Monday, April 25, 2011

Sawdust, Knacksot and Faspa…

Saturday was a day for cleaning and getting everything ready for Sunday. Fresh Soagespoohn (sawdust) strewn across the freshly cleaned floors signified the end of a productive day. The sawdust kept the floors clean from dust longer.

Sunday was visiting day. Families either sat at home waiting for another family to come onto the yard. Or they drove around to other people’s places until they found someone at home. Traditionally, they sat in their vehicle until the host noticed them and came out to invite them in.

If you happened to be staying at home this particular week, you would have your meddachschlop (mid-day sleep aka nap) right after lunch while slowly roasting the knacksot (sunflower seeds) in the oven in preparation for guests that could potentially arrive mid-afternoon.

My mom tells me that this did not happen in her family, but in many homes the men settled into one room while the women were in another. The men were heard to chat about community events and farming; the host may show the men around the farm. The women talked about homelife, children, and about who had been ill or had passed away.

Both the front room (living room) and kitchen held big bowls of the roasted knacksot. The men would put large amounts into the pockets of their pants, and the women would place them onto a handkerchief in their laps. Many a person would stuff their cheeks with the knacksot, and shell them one by one with their front teeth, gently pushing the shell to just below the lower lip letting them all gather on the chin until they fell down to the floor on their own. Others sent shells flying right onto the floor to mix with the sawdust. Children enjoyed the crunch crunch crunch of this Sunday ‘carpet’ as they ran in and out of the room while playing.

Around four o’clock the faspa (light Sunday afternoon meal) would begin. The men ate first while the women served. Everything sat ready in the kohma (pantry room off the kitchen): the buns, kringle, Zockastetja (sugar cubes), freshly churned butter, suppsel (plum jam mostly), brown and white cookies with coffee. The Zockastetja were dunked in coffee and eaten with the buns.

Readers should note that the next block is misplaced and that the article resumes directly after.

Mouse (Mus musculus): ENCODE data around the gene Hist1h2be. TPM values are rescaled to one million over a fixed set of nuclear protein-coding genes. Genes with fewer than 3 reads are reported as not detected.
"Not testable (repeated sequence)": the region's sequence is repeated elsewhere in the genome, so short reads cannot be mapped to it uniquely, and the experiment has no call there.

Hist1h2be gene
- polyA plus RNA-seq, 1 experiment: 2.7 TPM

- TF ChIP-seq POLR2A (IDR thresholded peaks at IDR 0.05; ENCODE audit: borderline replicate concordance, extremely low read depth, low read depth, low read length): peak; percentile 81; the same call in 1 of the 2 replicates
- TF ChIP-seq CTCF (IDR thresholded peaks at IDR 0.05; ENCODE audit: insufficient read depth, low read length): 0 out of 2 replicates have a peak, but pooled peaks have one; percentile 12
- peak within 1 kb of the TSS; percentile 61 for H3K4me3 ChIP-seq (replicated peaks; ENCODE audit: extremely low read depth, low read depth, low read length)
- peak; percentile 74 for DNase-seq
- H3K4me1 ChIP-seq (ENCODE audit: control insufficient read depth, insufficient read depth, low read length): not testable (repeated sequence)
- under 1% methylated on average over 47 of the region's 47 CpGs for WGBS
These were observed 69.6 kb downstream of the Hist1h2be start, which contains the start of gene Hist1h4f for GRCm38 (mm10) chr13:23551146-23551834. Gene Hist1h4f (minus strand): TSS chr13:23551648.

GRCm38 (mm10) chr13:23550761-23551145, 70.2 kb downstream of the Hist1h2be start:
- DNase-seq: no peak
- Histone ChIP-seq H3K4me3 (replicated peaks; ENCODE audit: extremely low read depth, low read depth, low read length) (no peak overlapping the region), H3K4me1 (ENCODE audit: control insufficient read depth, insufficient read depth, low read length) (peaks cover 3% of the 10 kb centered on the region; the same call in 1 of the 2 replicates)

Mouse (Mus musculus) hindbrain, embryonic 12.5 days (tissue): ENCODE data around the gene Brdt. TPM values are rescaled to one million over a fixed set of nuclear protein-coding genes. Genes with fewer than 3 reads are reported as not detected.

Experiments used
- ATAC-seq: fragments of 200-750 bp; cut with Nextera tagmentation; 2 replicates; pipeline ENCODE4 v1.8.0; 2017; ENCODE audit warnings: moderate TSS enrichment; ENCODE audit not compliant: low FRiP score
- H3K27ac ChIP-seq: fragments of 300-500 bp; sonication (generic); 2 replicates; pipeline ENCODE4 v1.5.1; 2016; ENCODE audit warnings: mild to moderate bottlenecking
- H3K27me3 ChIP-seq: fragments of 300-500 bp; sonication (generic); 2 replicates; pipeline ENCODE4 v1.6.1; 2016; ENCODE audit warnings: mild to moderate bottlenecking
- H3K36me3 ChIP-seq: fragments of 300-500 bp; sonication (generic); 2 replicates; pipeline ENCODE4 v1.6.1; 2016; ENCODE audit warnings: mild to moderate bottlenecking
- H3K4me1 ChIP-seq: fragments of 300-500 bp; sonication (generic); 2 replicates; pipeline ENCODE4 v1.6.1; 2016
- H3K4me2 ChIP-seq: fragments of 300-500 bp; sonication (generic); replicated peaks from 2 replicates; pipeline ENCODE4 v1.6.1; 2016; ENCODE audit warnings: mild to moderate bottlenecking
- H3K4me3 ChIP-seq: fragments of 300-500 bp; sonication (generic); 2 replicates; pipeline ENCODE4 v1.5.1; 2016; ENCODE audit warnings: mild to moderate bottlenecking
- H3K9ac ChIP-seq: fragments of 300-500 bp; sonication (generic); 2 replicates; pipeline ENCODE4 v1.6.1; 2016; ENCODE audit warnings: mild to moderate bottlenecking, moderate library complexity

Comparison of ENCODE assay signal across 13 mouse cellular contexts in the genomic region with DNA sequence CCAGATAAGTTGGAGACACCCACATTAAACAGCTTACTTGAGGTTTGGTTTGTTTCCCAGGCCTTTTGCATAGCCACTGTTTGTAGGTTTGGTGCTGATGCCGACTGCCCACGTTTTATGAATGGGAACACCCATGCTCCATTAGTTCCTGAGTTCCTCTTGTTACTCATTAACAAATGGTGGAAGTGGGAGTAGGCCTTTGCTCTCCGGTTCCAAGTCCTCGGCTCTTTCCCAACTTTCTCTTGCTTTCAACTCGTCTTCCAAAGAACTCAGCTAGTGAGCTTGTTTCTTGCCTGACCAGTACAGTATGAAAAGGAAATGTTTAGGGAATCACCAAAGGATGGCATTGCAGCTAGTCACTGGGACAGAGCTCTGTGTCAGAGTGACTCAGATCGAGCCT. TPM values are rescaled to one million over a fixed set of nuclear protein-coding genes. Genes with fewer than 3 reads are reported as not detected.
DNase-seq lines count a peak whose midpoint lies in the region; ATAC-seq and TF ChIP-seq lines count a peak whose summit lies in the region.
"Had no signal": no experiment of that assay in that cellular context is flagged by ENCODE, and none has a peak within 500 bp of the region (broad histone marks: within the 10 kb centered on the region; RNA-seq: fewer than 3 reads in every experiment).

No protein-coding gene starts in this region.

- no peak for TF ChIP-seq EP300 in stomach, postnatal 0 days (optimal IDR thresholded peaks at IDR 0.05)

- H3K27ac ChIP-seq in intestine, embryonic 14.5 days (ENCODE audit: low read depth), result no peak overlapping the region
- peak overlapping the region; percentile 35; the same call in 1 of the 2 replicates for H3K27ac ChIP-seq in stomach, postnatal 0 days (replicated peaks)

When it was their turn to eat, the women took the spot that their husband had vacated and ate off of the same dishes. And, of course, the women continued their visiting while cleaning off the tables and washing dishes.

Sweeping up the Soagespoohn mixed with knacksot shells after the events of the day scrubbed the floor clean. Another weekend done.

Monday was laundry day…

Check out the blog post that inspired this post:">"No Cheese or Baked Goods Have ever Been Baptized into a Mennonite Church" ...You might also enjoy Velafnis, Tjast and an Obsolete Kissing Song.


  1. Brings back good memories of days gone by. It's exactly the kind of stories I put together in low german for my listening audience. These are the times of Fritz and Franz. Very cool.
    My programs can be heard at

  2. Hey Carl, I notice that my Uncle Hein forwarded this to a few people. Thanks for stopping in. I just popped in to your website and listened to a little of one of your programs. Good stuff.

  3. Hellen, these are wonderful! Keep them coming...

  4. Na jo - daut haud mie uck seah goot jegone up de greene Tjast - wu habe dee dan Zweeback, suckaschtecke un uck noch Tjees too Faspa gehaaut? Mood wie daut uck Pultageschenke jejaeft.

  5. Hi Anonymous, Danke daut du dit gelessen hast. Dit es geschrewen aeva de Menoniten von Mexico. Von woah best du?